The conversion usually happens when a start-up sees a significant increase or bump up in valuation. “While 80% of our portfolio companies generates regular return, about 10-15% of our companies go on to become unicorns and generate extraordinary return,” says Alteria’s Murali. The extraordinary return makes up for those start-ups which go belly up. Currently, about 1-3% of the loans go unpaid for venture debt funds. 

Venture debt is also used as bridge capital when the start-ups get a commitment for equity funding but the paperwork takes more than a couple of months, in some cases even six months, and there is delay in the money hitting the start-up’s account 

Big three

While it makes sense for start-ups to approach debt funds, why are investors taking the risk of lending to young companies? In India, the three big debt funds are InnoVen Capital (which invests across Asia and invests $100 million annually in India), Alteria Capital (9.6 billion) and Trifecta (15 billion). The space is also seeing new entrants such as newly minted billionaires Sachin and Binny Bansal who are making venture debt investments through their investment companies and as limited partners, and new funds such as BlackSoil Capital. The past few years have been good for them because start-ups are gaining scale and are beginning to generate good cash flows. 

Ashish Sharma CEO, InnoVen Capital“One of the reasons for increased venture debt funding is the size of the ecosystem has expanded over the past three to four years,” says Ashish Sharma, CEO, InnoVen Capital. Thanks to the surge in global liquidity and a thriving start-up ecosystem, the past couple of years have seen healthy inflows in venture equity and there is about $3 billion-4 billion of funds raised waiting to be invested on the sidelines. If VCs have more money to punt, start-ups will feel motivated to expand and that means more business for venture debt funds. 

These lenders also have the ability to recycle capital thanks to the shorter duration of their loans. Since these loans typically have a tenure of two to three years, the funds can recycle the capital during their tenure, which could be anywhere between seven and eight years. For instance, Trifecta Capital, which raised 5 billion in its first fund, has actually been able to invest 7.7 billion from the first fund thanks to its ability to recycle the capital. It hopes to close its second fund at 10 billion, and have an investible corpus of 15 billion. Similarly, Alteria Capital, which has raised 9.6 billion is looking to recycle its capital and invest 18 billion. The fund has already invested 70% of its capital across 30-odd deals across consumer, healthcare and technology sectors.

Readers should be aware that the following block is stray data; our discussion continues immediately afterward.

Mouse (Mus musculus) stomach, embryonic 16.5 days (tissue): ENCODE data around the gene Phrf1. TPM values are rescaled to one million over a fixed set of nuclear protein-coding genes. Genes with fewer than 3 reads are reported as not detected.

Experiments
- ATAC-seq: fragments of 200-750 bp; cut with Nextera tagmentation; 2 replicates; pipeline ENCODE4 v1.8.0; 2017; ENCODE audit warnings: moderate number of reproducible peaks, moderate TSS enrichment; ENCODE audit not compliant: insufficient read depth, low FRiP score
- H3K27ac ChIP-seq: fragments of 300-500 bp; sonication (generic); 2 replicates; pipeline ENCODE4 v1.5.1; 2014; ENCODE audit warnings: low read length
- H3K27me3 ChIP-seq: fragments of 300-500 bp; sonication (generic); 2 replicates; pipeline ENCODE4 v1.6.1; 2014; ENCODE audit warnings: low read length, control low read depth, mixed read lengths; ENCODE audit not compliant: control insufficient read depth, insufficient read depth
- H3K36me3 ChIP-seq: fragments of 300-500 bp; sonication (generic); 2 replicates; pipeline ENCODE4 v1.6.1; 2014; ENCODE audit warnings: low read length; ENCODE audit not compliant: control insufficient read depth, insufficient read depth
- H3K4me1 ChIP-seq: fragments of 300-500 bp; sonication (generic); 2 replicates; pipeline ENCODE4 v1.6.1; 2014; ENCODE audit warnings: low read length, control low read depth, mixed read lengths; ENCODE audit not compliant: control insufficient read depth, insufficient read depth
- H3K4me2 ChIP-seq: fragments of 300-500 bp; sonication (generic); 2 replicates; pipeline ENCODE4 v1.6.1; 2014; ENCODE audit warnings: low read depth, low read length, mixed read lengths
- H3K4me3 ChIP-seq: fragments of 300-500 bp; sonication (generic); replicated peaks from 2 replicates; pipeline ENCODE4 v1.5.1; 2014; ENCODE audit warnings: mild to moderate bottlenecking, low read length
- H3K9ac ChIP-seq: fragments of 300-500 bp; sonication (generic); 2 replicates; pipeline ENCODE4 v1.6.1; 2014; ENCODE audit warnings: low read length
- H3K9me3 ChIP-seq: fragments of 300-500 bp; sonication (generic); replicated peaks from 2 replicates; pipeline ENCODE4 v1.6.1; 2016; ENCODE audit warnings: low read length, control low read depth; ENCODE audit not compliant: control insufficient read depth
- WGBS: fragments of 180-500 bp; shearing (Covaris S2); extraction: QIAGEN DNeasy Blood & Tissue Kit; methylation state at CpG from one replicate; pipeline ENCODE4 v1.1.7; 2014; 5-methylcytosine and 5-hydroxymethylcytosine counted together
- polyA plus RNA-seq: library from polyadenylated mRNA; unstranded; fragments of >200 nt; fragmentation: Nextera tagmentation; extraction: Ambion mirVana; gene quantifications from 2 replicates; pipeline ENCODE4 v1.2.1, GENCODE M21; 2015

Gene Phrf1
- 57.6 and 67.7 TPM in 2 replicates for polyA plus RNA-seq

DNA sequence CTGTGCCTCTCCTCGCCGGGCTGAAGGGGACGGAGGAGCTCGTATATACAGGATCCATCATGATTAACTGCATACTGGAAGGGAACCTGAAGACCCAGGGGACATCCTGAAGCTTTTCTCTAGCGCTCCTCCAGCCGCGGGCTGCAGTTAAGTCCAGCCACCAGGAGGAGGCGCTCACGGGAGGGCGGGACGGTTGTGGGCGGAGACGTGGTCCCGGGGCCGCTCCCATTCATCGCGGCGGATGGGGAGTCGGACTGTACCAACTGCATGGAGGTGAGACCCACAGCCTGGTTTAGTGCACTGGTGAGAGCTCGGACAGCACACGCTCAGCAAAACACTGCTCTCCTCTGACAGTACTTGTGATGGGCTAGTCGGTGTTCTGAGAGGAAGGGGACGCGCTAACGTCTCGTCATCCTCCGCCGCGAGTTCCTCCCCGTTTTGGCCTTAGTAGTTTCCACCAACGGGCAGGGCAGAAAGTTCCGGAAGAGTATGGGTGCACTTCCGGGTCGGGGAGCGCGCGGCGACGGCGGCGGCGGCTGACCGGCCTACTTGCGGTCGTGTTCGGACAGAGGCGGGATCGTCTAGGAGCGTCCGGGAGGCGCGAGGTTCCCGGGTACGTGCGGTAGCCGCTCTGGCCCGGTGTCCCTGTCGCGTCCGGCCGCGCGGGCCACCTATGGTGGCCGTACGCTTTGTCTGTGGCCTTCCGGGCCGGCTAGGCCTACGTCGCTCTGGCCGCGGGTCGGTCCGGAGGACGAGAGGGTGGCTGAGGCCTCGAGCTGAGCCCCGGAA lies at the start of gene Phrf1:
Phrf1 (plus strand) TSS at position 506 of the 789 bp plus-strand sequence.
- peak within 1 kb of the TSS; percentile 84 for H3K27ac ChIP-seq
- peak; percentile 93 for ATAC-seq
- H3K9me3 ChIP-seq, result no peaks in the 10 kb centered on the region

Rahul Khanna Managing partner, Trifecta CapitalAlso, start-ups here are discovering new use cases for these funds, and they usually go to a debt fund they are familiar with. The number of follow-on deals is therefore increasing and, as the start-up scales so does the loan amount. For InnnoVen, nearly one-third of its deals are follow-on deals. Alteria and Trifecta already have 10-12 follow-on deals from their first fund. “As start-ups raise more capital, their balance sheets have the capacity to add more venture debt. We now see companies including venture debt as part of the overall fund raising plan, rather than an after-thought,” says Trifecta Capital’s managing partner Rahul Khanna. 

He believes equity should be used to fuel growth and debt is for capital expenditure or working capital needs. Since 2015, Trifecta Capital has supported over fifty companies including Bigbasket, Cashify, PaperBoat, Rivigo, UrbanClap, Box8, CarDekho, Ninjacart, SigTuple and GOQii. Its lending to Bigbasket, earlier this year, was one of the largest venture debt deals so far in the country. 

Hari Menon CEO, BigbasketBigbasket’s CEO Hari Menon agrees with Khanna on how the funds should be utilised. “Using equity for working capital and capex requirements is not always optimal. We prefer to use equity for growth investing, for instance in marketing, customer acquisition and technology,” he says. The venture debt raised will go towards operational costs for setting up new warehouses, strengthening its cold chain and supply chain of fruits and vegetables. Bigbasket’s first tryst with venture debt began in 2017 when it raised 450 million. “Since venture debt helps reduce the overall cost of capital, we decided to raise additional capital in the form of debt to meet our capex needs,” says Menon.

Anjana Reddy Founder, Universal SportsbizUniversal Sportsbiz, which has partnerships with famous sports and movie personalities to co-create apparel brands, looked for venture debt when it was expanding. “In a retail driven business like ours, it helps to have some cash reserves that can come in handy for expansion and, if the business is generating enough cash to service the venture debt, then it becomes a very lucrative option for start-ups,” says Anjana Reddy, founder, Universal Sportsbiz. Their brands include WROGN inspired by Virat Kohli; Jacqueline Fernandez’s ethnic line IMARA; Kriti Sanon’s western line Ms. Taken and Aditya Roy Kapur’s fashion line for men, Single. The company, which is looking at an operating breakeven this year, is clocking revenue of 4.25 billion.